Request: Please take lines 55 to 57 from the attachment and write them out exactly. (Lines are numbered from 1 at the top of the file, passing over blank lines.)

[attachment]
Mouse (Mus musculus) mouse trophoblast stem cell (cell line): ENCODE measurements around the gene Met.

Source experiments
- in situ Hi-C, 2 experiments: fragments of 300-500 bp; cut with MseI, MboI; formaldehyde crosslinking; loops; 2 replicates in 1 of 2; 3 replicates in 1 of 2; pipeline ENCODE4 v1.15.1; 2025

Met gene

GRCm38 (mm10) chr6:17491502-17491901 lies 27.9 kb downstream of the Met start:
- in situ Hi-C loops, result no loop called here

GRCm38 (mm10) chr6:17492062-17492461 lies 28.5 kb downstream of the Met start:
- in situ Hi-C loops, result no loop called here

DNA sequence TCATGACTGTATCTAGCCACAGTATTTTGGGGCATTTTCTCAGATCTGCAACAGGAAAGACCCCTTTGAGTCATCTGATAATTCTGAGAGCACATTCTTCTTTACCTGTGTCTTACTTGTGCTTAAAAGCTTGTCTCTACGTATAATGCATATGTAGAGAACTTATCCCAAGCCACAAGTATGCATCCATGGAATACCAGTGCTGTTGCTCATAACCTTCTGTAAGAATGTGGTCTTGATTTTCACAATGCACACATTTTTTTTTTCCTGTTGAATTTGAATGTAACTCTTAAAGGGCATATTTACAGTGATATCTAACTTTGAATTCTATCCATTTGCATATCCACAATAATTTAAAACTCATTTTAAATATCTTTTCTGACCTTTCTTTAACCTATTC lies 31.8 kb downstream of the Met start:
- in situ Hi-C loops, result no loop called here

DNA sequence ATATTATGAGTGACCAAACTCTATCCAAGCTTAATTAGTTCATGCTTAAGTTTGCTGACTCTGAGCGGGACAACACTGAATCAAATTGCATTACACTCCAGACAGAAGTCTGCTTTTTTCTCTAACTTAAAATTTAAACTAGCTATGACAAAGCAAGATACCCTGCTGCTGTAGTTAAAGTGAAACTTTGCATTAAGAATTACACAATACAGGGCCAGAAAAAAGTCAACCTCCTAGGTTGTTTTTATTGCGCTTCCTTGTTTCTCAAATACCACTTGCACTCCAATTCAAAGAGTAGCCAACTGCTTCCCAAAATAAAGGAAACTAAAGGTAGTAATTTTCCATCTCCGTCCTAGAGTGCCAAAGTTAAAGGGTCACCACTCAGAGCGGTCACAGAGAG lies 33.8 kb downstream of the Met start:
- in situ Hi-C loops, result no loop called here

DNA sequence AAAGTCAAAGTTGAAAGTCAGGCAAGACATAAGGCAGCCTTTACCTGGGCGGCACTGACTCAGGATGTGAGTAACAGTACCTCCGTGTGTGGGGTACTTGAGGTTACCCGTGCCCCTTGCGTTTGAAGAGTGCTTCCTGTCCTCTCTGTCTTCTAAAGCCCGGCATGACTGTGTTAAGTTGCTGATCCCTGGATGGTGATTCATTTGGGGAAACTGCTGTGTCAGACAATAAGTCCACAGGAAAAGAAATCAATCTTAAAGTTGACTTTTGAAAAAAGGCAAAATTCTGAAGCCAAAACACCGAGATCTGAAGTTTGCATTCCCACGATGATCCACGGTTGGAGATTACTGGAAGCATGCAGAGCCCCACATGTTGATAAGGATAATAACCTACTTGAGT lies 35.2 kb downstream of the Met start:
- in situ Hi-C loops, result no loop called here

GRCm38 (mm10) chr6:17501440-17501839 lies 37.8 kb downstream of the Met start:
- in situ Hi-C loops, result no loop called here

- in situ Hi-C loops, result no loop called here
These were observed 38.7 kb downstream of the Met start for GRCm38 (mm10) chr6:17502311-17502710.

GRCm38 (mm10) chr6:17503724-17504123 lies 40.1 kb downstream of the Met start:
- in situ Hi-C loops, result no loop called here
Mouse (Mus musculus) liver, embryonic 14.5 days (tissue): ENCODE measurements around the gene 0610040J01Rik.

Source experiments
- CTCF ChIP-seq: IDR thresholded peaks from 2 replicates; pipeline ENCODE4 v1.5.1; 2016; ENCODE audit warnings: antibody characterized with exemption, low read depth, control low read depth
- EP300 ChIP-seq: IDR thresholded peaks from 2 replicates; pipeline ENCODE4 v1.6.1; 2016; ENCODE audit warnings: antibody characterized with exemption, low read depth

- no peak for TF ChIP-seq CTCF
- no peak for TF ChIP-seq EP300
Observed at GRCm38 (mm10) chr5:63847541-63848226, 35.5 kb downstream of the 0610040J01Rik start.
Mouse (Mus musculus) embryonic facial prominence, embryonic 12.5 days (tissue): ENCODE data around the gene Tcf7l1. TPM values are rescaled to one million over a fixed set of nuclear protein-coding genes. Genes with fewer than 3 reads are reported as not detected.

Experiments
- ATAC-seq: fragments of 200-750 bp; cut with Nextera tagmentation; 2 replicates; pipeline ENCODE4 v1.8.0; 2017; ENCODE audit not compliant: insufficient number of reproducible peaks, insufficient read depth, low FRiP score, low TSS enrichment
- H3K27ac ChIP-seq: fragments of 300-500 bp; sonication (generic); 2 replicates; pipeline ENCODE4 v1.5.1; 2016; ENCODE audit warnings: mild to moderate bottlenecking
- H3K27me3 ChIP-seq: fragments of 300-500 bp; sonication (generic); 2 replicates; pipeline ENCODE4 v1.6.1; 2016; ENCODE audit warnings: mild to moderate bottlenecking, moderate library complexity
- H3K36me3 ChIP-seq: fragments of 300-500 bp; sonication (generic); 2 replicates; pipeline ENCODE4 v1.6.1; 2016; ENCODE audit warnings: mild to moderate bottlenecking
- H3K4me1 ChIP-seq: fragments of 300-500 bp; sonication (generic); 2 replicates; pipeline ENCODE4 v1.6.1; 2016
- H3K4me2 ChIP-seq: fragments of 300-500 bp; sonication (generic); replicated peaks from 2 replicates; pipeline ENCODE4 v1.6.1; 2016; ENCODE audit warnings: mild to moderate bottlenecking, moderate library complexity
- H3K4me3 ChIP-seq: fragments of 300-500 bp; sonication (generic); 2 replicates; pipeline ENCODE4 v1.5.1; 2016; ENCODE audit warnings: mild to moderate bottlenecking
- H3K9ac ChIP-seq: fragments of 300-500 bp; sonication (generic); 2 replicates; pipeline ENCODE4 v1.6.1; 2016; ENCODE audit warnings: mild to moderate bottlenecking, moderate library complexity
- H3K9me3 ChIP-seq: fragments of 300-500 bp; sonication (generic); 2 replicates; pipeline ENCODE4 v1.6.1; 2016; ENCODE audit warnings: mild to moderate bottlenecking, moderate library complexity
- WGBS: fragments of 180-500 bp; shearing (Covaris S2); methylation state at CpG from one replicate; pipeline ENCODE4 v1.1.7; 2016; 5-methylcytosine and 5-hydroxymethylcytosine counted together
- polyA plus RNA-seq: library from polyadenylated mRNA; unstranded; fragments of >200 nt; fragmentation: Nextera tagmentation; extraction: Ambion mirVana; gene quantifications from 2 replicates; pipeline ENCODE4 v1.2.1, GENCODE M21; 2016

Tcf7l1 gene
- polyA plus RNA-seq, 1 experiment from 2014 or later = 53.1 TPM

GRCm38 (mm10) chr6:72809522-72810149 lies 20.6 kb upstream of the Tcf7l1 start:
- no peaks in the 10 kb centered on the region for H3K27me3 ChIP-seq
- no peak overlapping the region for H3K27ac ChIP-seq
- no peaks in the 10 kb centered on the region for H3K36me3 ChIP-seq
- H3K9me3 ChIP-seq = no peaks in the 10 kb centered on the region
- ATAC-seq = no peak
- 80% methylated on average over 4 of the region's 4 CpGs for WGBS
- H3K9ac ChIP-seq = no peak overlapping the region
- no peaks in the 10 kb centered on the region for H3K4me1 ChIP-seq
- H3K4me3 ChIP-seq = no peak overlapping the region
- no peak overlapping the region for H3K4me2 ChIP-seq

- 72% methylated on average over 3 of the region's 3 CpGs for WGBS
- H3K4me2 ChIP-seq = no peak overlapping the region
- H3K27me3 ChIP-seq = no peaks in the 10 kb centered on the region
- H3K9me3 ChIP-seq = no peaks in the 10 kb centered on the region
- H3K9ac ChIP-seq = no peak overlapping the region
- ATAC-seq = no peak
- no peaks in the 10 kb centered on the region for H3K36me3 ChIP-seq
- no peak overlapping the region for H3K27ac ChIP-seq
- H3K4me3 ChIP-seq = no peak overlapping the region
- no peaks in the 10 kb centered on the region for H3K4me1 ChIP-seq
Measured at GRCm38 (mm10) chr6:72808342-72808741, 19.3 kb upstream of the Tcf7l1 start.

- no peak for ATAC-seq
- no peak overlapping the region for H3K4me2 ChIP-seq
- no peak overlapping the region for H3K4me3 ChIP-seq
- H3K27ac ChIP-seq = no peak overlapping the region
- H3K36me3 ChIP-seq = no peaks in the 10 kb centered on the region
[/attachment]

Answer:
- H3K4me2 ChIP-seq = no peak overlapping the region
- H3K27me3 ChIP-seq = no peaks in the 10 kb centered on the region
- H3K9me3 ChIP-seq = no peaks in the 10 kb centered on the region